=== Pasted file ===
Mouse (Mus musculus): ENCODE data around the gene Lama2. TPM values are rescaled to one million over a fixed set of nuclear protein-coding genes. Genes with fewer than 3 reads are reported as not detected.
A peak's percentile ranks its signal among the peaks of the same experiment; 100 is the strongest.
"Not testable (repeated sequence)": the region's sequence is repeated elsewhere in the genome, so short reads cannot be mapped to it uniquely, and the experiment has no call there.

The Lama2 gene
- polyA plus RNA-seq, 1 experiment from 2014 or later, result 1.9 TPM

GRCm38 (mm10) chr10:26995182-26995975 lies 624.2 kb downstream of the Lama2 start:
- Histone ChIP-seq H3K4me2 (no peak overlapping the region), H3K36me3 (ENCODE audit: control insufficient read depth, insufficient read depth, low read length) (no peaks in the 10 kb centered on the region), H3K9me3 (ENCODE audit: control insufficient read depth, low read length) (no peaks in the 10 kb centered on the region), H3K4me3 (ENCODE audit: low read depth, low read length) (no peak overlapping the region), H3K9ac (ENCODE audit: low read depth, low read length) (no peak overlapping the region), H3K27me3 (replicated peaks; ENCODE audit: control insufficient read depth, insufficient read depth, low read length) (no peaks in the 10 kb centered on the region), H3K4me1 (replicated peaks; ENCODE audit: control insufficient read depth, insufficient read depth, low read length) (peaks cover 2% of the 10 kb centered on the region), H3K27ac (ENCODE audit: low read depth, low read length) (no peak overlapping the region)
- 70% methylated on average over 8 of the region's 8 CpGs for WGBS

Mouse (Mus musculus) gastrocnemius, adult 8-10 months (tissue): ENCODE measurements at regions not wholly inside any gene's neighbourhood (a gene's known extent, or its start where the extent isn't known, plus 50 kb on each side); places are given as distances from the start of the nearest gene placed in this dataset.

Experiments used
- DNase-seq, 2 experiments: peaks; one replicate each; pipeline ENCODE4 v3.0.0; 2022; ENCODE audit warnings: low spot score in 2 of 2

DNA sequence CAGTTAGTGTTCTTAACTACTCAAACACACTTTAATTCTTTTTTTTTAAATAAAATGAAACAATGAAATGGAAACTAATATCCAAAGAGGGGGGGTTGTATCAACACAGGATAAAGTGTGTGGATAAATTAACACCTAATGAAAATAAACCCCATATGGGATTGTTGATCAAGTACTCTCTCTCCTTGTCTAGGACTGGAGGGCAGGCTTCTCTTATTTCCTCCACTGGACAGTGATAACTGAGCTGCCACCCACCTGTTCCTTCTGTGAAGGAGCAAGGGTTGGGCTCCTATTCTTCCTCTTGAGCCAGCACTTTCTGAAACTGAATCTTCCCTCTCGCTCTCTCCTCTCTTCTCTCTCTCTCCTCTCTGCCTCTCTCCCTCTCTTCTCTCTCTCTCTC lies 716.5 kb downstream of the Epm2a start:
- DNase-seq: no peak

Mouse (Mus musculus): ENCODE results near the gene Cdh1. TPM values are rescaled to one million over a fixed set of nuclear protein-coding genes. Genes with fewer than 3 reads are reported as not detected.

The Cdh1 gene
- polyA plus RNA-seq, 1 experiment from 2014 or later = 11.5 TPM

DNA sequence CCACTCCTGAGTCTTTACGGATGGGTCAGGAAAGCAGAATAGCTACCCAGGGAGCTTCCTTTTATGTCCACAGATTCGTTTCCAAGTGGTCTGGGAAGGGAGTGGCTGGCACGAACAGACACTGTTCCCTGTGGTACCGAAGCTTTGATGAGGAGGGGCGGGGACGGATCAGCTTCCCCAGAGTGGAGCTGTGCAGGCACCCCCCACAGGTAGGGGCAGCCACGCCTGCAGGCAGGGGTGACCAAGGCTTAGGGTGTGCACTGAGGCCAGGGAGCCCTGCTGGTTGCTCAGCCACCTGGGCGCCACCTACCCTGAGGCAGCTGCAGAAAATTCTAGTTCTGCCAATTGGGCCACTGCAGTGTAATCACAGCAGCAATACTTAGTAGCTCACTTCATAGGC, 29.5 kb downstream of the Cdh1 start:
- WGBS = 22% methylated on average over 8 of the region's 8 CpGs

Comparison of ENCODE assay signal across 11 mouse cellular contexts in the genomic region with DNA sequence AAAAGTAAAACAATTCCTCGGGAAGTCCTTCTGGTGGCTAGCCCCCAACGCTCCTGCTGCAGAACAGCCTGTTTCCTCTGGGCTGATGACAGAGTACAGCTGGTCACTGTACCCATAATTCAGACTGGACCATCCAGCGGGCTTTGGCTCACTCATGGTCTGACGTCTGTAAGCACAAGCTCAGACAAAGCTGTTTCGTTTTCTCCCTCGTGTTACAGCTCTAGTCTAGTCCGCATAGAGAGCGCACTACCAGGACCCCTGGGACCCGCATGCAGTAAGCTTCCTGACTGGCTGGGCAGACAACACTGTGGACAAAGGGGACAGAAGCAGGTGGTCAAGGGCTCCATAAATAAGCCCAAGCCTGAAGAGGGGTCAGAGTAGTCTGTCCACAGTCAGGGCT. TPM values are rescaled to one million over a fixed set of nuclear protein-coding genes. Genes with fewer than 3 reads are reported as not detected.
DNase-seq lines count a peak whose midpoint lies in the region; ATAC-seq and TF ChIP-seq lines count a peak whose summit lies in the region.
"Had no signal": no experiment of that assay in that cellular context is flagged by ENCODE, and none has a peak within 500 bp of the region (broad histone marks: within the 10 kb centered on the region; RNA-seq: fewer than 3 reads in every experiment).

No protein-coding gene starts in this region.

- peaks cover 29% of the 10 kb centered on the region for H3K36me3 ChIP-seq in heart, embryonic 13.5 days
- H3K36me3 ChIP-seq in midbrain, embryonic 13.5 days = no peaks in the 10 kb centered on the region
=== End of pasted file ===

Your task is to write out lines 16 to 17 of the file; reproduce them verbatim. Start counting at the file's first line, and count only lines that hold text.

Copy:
- polyA plus RNA-seq, 1 experiment from 2014 or later = 11.5 TPM

DNA sequence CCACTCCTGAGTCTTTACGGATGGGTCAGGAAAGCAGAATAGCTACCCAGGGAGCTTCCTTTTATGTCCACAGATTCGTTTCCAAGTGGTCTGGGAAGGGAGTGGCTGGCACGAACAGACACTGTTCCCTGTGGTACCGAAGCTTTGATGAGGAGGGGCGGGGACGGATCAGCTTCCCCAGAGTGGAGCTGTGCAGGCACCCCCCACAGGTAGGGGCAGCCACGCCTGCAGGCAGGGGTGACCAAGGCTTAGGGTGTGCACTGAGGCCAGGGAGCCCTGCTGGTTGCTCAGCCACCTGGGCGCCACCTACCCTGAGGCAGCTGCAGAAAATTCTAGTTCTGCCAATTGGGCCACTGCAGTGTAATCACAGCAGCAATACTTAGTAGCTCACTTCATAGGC, 29.5 kb downstream of the Cdh1 start: